- Getting your coronavirus vaccine may have even more of a benefit than just preventing you from contracting the virus, according to White House chief medical adviser Dr. Anthony Fauci.
- There’s also a growing indication that the COVID vaccine helps stop you from picking up and passing along the virus post-vaccination.
- Through mid-day Thursday, more than 57 million coronavirus vaccine doses have been administered in the US since vaccinations began in December.
Here’s the latest snapshot of how the US is doing in its race to administer as many coronavirus vaccine doses as possible, as quickly as possible: As of mid-day Thursday, Americans have been given 57.4 million COVID vaccine doses, with an average of 1.61 million doses administered every day in the US over the past week.
That’s according to the Bloomberg vaccine tracker, which shows that in the US, 17.3 doses have been administered for every 100 people, and 79% of the shots delivered to states have been administered. That’s all encouraging and speaks to an uptick in the pace of vaccinations, though it remains to be seen how much that pace has dropped off over the past few days as many localities, like my own, have had to pause their COVID vaccinations on account of the brutal winter weather that’s forced so many closings. Nevertheless, where we are now in terms of completed COVID vaccinations is definitely positive news — and White House chief medical adviser Dr. Anthony Fauci just shared some more.
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Just two weeks ago, Dr. Fauci was still cautioning people: “Currently, we do not have enough data to be able to say with confidence that the vaccines can prevent transmission. So even if vaccinated, you may still be able to spread the virus to vulnerable people.” He said that because it wasn’t clear whether the COVID vaccines from drugmakers like Pfizer and Moderna can keep people from passing on the infection post-vaccination. The vaccines keep you from getting sick, in other words, but experts weren’t sure whether you could still inadvertently pick up and pass along the virus.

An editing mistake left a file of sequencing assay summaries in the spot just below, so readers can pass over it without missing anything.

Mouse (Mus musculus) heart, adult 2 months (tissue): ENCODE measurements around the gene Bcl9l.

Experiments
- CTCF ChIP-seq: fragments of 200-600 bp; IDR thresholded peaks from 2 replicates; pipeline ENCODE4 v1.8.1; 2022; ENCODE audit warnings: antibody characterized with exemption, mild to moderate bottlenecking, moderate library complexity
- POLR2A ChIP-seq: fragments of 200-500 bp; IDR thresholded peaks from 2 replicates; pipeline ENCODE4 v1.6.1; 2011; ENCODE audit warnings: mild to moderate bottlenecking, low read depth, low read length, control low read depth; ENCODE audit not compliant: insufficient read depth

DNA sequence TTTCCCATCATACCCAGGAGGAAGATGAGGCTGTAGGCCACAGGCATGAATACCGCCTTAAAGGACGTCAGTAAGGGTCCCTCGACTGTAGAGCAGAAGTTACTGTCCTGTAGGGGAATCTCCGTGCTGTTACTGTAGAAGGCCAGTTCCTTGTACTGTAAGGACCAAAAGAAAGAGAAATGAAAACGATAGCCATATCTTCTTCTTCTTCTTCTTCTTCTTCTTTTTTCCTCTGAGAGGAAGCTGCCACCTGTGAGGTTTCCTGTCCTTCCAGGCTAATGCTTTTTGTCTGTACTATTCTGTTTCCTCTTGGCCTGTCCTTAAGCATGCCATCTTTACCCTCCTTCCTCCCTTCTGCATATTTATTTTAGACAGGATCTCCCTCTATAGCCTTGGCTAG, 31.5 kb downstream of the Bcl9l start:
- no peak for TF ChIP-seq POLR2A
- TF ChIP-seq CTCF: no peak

Now, however, Dr. Fauci has reversed himself — or, more specifically, he’s acknowledged the strong likelihood that the vaccines do more than just keep you from getting sick.
During the Feb. 17 White House COVID response team briefing, Dr. Fauci was again asked this question about post-vaccination transmission. Here’s what he said: “What has happened over the past couple of weeks is there have been some studies that are pointing into a very favorable direction that will have to be verified and corroborated by other studies.”
Along these lines, he cited a study from earlier this month that suggested people who’ve been vaccinated in Israel have significantly reduced viral loads. “When you follow breakthrough infections in the individuals in Israel who had been vaccinated, compared to infections in individuals who were not, there was a markedly diminished viral load in those individuals who were vaccinated but had a breakthrough infection, compared to individuals who were not,” Dr. Fauci said.
Pair that with the results of a study published in The Lancet on February 2, which Dr. Fauci said shows that “the lower the viral load, the less likelihood of transmissibility, (and) the higher the viral load, the higher the likelihood of transmissibility,” and you can see why he’s now much more optimistic about this. Bottom line, Dr. Fauci said during the COVID presentation this week, the coronavirus vaccines are “important not only for the health of the individual, but it also has very important implications from a public health standpoint for interfering and diminishing the dynamics of the outbreak.”